However, the main point is that in 2012, jobs were created, despite the fact that there were only a handful of social welfare offices operating the Pathways programme of monitoring and sanctions. These Intreo offices in Sligo, Arklow, Tallaght, and Dublin’s King’s Inns Street were opened in October, and surely cannot be the cause of 20,000 new jobs. So, jobs in 2012 would have happened anyway. 2013 saw the ‘roll-out’ of dozens of Intreo offices across the state, and coincided with an increase in jobs growth. Yet, this jobs growth has flat-lined even though the ‘roll-out’ continued through 2014. So there is not even a clear correlation between the nationwide implementation of Pathways and growth in jobs, much less causality.
Yet it is still quite possible that Pathways does make people work. It mightn’t actually create jobs, unless one counts shifting people onto CE and Tús schemes or JobBridge and Gateway internships; but this is more like free labour for employers or public bodies. However, what it may do is place such pressure on people that they are willing to travel abroad or to cities in order to find work. It could also ensure that people must either take a job or become destitute, so that night-work, poorly remunerated strenuous manual labour, unpredictable ‘zero-hour contracts’ or sales-on-commission jobs become compulsory.
Simultaneously, Joan Burton has aspirations for the creation of a ‘living-wage’ sufficient for a decent standard of living in Ireland, yet the Pathways system in reality means that jobseekers must accept any job at the minimum wage, which is scarcely enough.
Without having access to the case files of hundreds of thousands of job-seekers, we cannot be sure if Pathways has really made a difference for individuals actually securing a job, nor can we know how many people have accepted work – or internships – only because of the threat of sanction. But overall, it is clear that Pathways pressurises the unemployed and guarantees a steady stream of applicants to any job, no matter how difficult or unappealing. The overall effect may actually be the reduction of the Live Register by forcing thousands of people to take on and repeatedly quit dead-end jobs that are monotonous, unfulfilling and poorly remunerated.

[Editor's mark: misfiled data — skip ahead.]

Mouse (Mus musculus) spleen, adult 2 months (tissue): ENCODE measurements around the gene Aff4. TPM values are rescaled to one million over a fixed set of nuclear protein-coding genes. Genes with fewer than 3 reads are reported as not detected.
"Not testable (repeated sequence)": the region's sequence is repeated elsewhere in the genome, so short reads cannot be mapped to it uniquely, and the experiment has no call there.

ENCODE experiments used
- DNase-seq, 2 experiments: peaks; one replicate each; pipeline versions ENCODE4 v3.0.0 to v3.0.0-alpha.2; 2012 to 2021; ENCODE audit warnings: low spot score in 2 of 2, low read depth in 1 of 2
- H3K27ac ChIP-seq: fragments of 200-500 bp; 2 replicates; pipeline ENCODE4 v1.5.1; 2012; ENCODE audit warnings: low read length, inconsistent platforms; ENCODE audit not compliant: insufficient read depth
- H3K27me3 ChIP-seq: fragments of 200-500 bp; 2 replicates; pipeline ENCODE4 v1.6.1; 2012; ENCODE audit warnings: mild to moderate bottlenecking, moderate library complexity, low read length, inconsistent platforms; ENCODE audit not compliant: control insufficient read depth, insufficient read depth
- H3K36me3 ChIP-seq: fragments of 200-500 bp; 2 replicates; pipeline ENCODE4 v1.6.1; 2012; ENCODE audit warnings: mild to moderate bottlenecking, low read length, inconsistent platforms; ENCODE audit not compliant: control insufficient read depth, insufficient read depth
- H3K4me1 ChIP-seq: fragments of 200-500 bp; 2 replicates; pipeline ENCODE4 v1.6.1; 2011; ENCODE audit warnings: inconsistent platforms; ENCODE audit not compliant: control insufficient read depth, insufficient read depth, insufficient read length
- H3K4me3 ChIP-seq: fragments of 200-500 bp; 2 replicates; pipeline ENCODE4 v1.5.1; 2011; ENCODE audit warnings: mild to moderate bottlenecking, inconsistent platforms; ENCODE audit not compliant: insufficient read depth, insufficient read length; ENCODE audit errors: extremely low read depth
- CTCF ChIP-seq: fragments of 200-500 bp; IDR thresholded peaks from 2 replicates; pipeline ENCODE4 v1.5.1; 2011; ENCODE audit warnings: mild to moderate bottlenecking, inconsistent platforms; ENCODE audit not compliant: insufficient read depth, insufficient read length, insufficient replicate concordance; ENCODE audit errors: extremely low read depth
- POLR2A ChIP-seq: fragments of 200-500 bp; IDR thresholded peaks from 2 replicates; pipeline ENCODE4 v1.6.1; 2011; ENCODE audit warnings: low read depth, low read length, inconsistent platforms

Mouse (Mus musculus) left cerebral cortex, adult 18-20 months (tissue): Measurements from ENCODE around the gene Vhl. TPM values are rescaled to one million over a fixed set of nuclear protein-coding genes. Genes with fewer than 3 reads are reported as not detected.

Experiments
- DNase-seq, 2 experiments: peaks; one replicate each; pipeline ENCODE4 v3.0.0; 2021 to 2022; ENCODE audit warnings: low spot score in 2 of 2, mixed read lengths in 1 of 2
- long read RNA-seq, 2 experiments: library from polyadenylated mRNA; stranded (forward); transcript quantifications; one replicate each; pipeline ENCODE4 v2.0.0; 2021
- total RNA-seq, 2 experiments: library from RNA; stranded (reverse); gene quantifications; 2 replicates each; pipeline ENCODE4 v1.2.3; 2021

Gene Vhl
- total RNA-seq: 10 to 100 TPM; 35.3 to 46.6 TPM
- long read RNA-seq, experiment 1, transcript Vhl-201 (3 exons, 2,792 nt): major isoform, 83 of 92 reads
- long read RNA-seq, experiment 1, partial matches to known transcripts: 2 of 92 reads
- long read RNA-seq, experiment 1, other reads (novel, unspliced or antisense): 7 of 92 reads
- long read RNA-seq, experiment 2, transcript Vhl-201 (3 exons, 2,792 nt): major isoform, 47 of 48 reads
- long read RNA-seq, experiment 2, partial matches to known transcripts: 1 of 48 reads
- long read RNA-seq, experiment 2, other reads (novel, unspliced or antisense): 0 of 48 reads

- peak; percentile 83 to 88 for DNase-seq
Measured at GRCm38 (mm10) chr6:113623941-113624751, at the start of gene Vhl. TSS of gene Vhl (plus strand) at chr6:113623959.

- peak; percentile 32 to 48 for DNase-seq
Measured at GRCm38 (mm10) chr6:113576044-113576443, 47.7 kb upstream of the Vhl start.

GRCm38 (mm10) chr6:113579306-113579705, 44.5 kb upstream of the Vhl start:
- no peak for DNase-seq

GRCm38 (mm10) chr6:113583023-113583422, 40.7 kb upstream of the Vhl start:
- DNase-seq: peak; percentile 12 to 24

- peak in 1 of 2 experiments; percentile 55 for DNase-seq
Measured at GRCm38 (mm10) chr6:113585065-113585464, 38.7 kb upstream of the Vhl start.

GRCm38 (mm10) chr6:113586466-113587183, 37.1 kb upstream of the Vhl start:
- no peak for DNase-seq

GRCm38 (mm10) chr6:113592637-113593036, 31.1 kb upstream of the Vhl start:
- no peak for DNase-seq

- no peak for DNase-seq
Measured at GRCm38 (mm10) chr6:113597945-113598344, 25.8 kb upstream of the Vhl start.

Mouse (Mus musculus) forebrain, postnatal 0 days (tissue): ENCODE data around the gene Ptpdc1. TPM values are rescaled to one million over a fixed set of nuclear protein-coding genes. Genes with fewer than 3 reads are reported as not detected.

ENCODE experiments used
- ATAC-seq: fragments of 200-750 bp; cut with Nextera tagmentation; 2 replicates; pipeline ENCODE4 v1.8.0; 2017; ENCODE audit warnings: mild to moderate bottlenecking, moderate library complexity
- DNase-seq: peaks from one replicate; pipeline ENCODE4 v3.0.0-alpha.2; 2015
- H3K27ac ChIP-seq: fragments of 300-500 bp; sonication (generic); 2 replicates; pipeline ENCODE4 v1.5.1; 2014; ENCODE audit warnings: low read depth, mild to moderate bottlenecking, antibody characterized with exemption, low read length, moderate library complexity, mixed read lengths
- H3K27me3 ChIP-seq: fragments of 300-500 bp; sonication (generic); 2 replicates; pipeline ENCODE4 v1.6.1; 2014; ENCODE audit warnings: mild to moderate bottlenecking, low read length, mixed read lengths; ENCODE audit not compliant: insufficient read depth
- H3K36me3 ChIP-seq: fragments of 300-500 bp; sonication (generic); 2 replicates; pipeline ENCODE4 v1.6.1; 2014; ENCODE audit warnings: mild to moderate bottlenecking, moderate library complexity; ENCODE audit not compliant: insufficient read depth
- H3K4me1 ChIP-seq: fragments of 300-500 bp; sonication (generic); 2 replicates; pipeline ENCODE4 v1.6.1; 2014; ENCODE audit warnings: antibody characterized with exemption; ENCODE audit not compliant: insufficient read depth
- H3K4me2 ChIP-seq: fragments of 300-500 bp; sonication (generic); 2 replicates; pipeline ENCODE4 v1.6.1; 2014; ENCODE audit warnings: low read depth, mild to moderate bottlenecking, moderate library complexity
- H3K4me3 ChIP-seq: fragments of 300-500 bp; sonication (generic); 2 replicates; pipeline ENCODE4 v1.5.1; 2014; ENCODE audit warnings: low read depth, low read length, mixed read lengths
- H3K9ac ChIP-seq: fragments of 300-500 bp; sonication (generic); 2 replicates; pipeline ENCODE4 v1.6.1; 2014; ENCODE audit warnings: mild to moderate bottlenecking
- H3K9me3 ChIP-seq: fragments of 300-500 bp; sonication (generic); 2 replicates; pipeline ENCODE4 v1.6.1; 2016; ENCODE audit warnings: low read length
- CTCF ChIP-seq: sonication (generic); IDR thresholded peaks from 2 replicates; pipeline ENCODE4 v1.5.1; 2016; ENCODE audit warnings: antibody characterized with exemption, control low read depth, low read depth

Research carried out recently at Waterford Institute of Technology with long-term unemployed people showed several problems with Pathways. Firstly, they are quite aware that they are being coerced to seek work, regardless of whether it is suitable in the long term; for instance, one man was told to attend an interview or lose his benefits, despite having no experience or interest in the job – and little to no chance of succeeding in the interview. Another described the panic and desperation of “frantically seeking work”, under increased pressure from the dole office. Others pointed out that they were being shifted from category to category just to move them off the Live Registrar figures. A sense of being under suspicion by the officers who supposedly served them as ‘clients’ was clear. For instance one man wished to work as a volunteer, but was treated as though he was attempting to defraud the office. Many spoke of unemployment as depressing; some older workers said they were “on the scrapheap”, others said their life was on hold, and many that they felt “worthless”. The question that we can’t quite answer is whether they would feel the same if there was less pressure from the social welfare office.